- Austin Spurs’ Head Coach McDonald signs contract extension
- Alumnus Watch: Jonathon Simmons named MVP of 2015 Summer League Championship Game
- Austin Spurs Alum Kyle Anderson named 2015 NBA Summer League MVP
- Some Austin Flavor In The All NBA D-League Teams
- Spurs Fall Short, Warriors Advance To D-League Finals
Catching up with Coach Snyder
- Updated: February 14, 2011
Cross-posted from Project Spurs.
PHILADELPHIA — In June 2010, the Philadelphia 76ers added the former coach of the San Antonio Spurs’ D-League affiliate Austin Toros Quin Snyder to their assistant coaching ranks in charge of player development.
Snyder led the Toros from 2007-2010 and took them to the D-League Finals in the 2007-2008 season in his first season as coach. He coached in the 2009 NBA D-League All-Star Game in Phoenix, received the Dennis Johnson Coach of the Year award and reached the D-League Semi-Finals. In his final season with the team, he took the Toros to the D-League semi-finals.
Snyder compiled more wins and had more players get call-ups to the NBA than any other coach in the D-League. Some of those players saw action with the San Antonio Spurs such as Malik Hairston, Pops Mensah-Bonsu, Marcus Williams, Curtis Jerrells, and Alonzo Gee.
While I was in Philadelphia to catch the Spurs-Sixers game last week, I caught up with coach Snyder to get his thoughts on coaching the Toros, the D-League, the Spurs, and more.
Jeff: Have you been keeping an eye on your former team now that you are with the 76ers?
Coach Snyder: Yeah. To coach the Toros and be with the Spurs, I had such a great experience with that organization. I want to see them do well and I follow them as much as I can.
When you took the job with the Toros, did you feel any added pressure following in the shoes of the late Dennis Johnson?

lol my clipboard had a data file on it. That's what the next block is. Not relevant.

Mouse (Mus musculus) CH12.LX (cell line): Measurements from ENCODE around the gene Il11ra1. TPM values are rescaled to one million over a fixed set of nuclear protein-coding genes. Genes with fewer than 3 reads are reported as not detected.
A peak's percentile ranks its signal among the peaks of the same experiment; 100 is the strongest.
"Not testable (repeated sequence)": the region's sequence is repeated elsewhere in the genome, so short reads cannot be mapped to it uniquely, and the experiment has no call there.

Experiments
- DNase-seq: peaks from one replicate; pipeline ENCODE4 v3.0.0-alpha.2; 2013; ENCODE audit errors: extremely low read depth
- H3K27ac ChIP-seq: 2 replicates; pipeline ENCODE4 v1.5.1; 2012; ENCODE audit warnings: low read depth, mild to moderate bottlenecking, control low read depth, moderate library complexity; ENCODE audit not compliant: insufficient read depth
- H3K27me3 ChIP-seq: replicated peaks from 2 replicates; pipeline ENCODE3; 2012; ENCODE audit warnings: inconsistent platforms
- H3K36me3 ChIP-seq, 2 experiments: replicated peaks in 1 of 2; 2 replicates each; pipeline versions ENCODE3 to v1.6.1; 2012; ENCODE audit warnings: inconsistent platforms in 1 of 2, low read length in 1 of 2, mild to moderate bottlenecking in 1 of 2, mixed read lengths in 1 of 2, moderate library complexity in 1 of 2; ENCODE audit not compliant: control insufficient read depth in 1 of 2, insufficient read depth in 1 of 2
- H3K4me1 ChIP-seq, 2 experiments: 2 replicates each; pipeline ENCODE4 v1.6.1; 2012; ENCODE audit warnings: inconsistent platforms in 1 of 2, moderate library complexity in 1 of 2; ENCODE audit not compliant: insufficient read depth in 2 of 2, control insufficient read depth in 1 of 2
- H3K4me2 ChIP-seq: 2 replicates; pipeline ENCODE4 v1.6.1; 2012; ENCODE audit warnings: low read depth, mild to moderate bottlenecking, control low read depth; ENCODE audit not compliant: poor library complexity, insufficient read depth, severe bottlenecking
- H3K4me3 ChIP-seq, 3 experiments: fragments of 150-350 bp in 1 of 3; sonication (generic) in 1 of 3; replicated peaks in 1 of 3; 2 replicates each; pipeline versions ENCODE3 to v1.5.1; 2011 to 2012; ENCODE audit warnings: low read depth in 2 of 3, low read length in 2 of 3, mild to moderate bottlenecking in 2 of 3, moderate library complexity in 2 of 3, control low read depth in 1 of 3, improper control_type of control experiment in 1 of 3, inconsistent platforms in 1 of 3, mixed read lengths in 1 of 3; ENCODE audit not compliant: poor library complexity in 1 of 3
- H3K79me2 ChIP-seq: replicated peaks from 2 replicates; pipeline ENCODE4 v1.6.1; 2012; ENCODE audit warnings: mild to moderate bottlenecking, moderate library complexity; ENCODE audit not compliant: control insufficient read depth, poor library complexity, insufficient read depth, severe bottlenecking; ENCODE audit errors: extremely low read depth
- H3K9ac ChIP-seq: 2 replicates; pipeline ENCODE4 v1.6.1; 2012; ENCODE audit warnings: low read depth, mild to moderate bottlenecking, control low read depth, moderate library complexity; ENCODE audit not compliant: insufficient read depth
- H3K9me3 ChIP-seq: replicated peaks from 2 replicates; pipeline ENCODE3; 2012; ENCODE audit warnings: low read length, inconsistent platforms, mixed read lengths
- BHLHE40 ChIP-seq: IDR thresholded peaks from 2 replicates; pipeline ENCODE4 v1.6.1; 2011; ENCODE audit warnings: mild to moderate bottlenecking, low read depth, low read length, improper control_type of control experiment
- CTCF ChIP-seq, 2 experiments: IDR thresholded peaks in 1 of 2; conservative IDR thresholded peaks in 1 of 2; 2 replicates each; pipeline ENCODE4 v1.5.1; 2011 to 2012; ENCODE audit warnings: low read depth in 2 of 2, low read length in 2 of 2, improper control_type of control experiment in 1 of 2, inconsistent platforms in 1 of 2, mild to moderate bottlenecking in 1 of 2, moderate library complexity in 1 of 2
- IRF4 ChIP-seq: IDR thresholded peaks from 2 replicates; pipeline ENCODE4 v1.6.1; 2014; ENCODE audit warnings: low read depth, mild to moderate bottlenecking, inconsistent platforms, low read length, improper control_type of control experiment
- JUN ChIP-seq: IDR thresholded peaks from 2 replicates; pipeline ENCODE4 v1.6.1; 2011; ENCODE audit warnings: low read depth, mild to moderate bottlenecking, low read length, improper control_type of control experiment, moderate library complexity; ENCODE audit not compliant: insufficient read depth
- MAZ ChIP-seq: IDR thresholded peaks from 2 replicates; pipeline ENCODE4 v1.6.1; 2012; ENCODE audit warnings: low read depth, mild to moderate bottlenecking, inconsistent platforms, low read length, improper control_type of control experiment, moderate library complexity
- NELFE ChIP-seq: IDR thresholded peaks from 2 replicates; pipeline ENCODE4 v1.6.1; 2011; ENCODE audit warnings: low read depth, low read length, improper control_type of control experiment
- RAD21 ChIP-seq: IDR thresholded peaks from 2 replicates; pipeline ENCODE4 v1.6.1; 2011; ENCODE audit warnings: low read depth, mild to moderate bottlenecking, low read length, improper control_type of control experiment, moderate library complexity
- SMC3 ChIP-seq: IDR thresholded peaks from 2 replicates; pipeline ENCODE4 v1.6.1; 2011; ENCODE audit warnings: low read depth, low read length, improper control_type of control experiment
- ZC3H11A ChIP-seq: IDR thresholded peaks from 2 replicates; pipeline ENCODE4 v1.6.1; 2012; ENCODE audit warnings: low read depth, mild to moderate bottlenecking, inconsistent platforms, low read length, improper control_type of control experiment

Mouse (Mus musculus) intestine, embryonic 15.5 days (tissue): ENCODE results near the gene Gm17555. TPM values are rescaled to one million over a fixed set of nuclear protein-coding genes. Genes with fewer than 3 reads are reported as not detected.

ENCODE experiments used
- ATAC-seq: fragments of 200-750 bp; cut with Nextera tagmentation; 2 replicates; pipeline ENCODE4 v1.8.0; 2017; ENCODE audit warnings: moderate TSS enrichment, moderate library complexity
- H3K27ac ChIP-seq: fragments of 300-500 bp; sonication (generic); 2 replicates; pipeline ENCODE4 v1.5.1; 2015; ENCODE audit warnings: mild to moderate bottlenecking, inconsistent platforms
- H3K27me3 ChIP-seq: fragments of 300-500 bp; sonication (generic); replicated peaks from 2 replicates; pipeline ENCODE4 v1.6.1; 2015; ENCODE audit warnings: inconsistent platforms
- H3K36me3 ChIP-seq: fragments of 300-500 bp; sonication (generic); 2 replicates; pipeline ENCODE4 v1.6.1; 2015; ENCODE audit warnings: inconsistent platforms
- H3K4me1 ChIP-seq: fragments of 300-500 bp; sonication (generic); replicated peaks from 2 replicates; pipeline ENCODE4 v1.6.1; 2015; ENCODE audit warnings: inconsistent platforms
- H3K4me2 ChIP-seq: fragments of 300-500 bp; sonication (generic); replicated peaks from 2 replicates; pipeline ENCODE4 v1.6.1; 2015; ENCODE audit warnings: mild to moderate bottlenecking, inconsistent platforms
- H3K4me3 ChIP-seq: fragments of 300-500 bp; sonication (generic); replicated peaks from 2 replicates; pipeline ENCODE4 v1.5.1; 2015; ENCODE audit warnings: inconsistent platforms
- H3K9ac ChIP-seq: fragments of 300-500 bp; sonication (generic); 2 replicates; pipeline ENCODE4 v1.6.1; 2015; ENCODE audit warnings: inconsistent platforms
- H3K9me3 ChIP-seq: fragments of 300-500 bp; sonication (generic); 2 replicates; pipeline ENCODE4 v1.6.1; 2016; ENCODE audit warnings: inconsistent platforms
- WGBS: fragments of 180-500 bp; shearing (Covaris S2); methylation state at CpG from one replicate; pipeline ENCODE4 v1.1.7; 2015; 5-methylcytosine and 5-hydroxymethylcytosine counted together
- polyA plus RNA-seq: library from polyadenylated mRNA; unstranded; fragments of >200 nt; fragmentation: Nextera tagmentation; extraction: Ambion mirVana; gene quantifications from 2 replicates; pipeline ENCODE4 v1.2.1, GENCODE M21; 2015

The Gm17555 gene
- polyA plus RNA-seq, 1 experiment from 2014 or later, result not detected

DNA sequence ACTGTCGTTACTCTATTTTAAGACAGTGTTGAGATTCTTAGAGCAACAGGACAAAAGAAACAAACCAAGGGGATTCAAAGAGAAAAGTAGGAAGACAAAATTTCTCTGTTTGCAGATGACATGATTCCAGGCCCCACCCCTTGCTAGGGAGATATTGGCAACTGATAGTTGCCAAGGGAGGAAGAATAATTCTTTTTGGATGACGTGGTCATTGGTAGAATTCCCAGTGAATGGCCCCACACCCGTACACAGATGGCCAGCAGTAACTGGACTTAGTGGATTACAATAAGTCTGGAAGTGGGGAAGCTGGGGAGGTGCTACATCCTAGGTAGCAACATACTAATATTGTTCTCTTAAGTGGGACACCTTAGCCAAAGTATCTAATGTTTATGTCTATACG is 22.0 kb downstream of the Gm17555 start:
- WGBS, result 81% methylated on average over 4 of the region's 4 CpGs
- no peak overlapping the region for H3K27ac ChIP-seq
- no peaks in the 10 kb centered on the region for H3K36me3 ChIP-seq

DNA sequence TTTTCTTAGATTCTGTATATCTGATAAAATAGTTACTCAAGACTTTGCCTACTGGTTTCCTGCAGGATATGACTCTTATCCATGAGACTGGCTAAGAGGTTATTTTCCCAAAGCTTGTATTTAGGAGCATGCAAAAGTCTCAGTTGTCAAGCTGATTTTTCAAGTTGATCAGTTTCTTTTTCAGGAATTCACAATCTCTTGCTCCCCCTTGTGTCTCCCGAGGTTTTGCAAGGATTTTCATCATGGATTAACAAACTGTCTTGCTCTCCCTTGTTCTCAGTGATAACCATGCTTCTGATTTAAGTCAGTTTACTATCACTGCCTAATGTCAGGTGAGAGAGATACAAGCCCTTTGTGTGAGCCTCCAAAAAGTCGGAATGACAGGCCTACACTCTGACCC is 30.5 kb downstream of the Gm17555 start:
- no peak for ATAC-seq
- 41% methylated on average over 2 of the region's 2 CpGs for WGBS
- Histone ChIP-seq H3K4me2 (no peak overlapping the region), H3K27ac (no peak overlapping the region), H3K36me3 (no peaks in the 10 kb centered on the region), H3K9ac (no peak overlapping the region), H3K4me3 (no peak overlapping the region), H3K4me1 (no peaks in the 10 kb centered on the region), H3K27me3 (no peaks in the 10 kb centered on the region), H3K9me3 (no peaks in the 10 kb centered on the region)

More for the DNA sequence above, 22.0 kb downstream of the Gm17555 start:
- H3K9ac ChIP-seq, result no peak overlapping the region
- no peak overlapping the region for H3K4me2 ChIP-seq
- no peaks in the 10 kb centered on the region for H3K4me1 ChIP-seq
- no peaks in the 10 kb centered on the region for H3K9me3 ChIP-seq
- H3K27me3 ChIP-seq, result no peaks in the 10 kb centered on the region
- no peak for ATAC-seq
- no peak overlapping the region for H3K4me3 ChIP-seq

No I wouldn’t call it pressure. I was certainly revered in that opportunity and aware of the tragedy that was his heart attack. But I think once basketball started, that was another thing.
You have a reputation as being a player’s coach when you were in the D-League. Do you feel your time with the Toros and in the D-League was training for your current position?
I think it’s great training for a lot of reasons. One of the things about the D-League is it’s hard. I think if you understand that as a coach then the players are working hard and it’s not an easy situation to “try to make it.” You have an opportunity to go through that with them. There’s a lot of really good things about that league – that’s one of them.
While you were with the Toros you got an opportunity to coach some great players like Dwayne Jones and Alonzo Gee. How was it to work with them?
It was great. To see them have success to get either call-ups or signed with NBA clubs, I try to follow those guys as much as possible.
How was it to have the luxury of learning the Spurs’ system?
That was probably the best part of it for me. To be a part of their coaching staff when time permitted. They let me do that. They let me in. It was terrific. It was a great learning experience and it was fun to. Just a great group of people.
In the NBA we see lots of front-office personnel and coaches who got their start in the NBA with the Spurs such as yourself. What is it about the Spurs organization that allows for this?
They’re very discerning about who they draft, who they hire all those things. They see some potential in you. From that point it’s a great place to develop. You have a lot of guidance and there’s a lot of people there no matter if you’re a player, a trainer, a coach whatever. I think it’s natural that those people be successful.
Have you seen Toros’ guard Squeaky Johnson’s “Squeak TV” webisodes?
(laughs) I’ve seen a couple of them. I saw one from down in the (D-League) Showcase.
Any words for the people out in Austin and the Toros?
I have a lot of friends there and I just wish them all well. The players, fans, coaches everybody.